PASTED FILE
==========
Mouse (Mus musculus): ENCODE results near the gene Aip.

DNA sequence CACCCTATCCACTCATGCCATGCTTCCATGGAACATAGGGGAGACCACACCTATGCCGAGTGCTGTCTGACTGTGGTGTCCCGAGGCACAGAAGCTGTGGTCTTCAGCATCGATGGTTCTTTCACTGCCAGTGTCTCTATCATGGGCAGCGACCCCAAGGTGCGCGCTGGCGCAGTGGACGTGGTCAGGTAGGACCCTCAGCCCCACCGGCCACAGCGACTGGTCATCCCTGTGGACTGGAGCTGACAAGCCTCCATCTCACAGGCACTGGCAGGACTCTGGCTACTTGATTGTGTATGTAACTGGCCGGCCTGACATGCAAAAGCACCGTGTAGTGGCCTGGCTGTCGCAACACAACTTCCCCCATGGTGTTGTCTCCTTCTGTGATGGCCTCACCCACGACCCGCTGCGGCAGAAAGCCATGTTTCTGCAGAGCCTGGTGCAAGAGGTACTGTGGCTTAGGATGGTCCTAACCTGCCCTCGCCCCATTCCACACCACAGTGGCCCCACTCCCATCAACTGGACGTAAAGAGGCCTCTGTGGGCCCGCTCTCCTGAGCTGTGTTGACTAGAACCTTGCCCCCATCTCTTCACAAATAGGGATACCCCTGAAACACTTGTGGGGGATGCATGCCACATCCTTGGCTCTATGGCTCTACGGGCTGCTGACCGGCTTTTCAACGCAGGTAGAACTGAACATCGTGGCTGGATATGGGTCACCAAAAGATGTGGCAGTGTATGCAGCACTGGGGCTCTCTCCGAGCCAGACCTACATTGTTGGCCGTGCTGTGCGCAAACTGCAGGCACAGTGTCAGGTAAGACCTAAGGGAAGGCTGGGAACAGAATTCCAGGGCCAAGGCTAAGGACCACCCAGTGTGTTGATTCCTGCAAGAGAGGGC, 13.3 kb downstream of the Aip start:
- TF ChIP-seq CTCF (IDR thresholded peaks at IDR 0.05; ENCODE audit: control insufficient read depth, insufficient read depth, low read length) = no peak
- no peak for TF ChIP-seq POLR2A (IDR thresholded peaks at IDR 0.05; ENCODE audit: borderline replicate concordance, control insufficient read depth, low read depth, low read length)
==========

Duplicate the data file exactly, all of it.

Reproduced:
Mouse (Mus musculus): ENCODE results near the gene Aip.

DNA sequence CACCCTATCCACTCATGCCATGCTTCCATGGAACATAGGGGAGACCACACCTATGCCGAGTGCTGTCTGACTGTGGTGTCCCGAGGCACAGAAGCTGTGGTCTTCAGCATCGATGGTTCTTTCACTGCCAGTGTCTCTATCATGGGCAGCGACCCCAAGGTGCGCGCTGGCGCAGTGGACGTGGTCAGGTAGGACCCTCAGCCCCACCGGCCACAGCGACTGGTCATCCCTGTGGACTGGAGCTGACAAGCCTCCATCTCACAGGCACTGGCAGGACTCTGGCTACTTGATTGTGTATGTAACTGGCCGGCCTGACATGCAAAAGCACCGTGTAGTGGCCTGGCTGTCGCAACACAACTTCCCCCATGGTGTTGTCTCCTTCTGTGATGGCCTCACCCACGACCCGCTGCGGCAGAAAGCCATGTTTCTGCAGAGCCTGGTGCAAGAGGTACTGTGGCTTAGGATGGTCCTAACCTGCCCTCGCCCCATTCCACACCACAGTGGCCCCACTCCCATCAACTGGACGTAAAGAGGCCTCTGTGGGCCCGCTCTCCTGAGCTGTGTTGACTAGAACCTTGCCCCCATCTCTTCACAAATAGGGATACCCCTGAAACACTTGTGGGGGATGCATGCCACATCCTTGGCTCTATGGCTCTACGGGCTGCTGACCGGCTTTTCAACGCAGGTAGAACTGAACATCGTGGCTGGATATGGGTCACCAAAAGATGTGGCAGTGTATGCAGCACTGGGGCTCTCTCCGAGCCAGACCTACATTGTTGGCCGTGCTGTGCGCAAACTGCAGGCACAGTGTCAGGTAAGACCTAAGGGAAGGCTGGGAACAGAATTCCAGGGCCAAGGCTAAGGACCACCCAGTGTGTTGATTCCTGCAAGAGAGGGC, 13.3 kb downstream of the Aip start:
- TF ChIP-seq CTCF (IDR thresholded peaks at IDR 0.05; ENCODE audit: control insufficient read depth, insufficient read depth, low read length) = no peak
- no peak for TF ChIP-seq POLR2A (IDR thresholded peaks at IDR 0.05; ENCODE audit: borderline replicate concordance, control insufficient read depth, low read depth, low read length)